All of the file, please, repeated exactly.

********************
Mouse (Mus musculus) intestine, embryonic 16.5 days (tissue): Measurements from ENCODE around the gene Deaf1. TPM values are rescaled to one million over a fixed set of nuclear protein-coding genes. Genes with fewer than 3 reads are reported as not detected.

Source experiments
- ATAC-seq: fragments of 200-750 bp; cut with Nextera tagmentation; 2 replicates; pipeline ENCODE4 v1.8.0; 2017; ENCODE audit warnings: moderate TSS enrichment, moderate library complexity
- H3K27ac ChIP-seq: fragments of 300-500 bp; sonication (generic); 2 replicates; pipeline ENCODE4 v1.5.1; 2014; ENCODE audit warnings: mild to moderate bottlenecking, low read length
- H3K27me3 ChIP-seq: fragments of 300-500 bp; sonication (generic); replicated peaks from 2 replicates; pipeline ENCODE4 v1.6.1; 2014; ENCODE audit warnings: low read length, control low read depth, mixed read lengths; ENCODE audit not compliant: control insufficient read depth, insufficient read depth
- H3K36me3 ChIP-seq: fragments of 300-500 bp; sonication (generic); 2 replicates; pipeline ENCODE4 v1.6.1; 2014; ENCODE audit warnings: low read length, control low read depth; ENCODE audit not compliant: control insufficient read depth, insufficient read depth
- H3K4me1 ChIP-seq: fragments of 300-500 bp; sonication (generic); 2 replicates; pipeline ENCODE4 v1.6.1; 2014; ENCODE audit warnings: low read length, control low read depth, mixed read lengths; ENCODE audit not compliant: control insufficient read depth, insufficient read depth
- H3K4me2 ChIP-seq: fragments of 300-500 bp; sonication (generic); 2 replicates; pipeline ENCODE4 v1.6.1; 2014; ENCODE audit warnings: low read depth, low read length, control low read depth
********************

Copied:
Mouse (Mus musculus) intestine, embryonic 16.5 days (tissue): Measurements from ENCODE around the gene Deaf1. TPM values are rescaled to one million over a fixed set of nuclear protein-coding genes. Genes with fewer than 3 reads are reported as not detected.

Source experiments
- ATAC-seq: fragments of 200-750 bp; cut with Nextera tagmentation; 2 replicates; pipeline ENCODE4 v1.8.0; 2017; ENCODE audit warnings: moderate TSS enrichment, moderate library complexity
- H3K27ac ChIP-seq: fragments of 300-500 bp; sonication (generic); 2 replicates; pipeline ENCODE4 v1.5.1; 2014; ENCODE audit warnings: mild to moderate bottlenecking, low read length
- H3K27me3 ChIP-seq: fragments of 300-500 bp; sonication (generic); replicated peaks from 2 replicates; pipeline ENCODE4 v1.6.1; 2014; ENCODE audit warnings: low read length, control low read depth, mixed read lengths; ENCODE audit not compliant: control insufficient read depth, insufficient read depth
- H3K36me3 ChIP-seq: fragments of 300-500 bp; sonication (generic); 2 replicates; pipeline ENCODE4 v1.6.1; 2014; ENCODE audit warnings: low read length, control low read depth; ENCODE audit not compliant: control insufficient read depth, insufficient read depth
- H3K4me1 ChIP-seq: fragments of 300-500 bp; sonication (generic); 2 replicates; pipeline ENCODE4 v1.6.1; 2014; ENCODE audit warnings: low read length, control low read depth, mixed read lengths; ENCODE audit not compliant: control insufficient read depth, insufficient read depth
- H3K4me2 ChIP-seq: fragments of 300-500 bp; sonication (generic); 2 replicates; pipeline ENCODE4 v1.6.1; 2014; ENCODE audit warnings: low read depth, low read length, control low read depth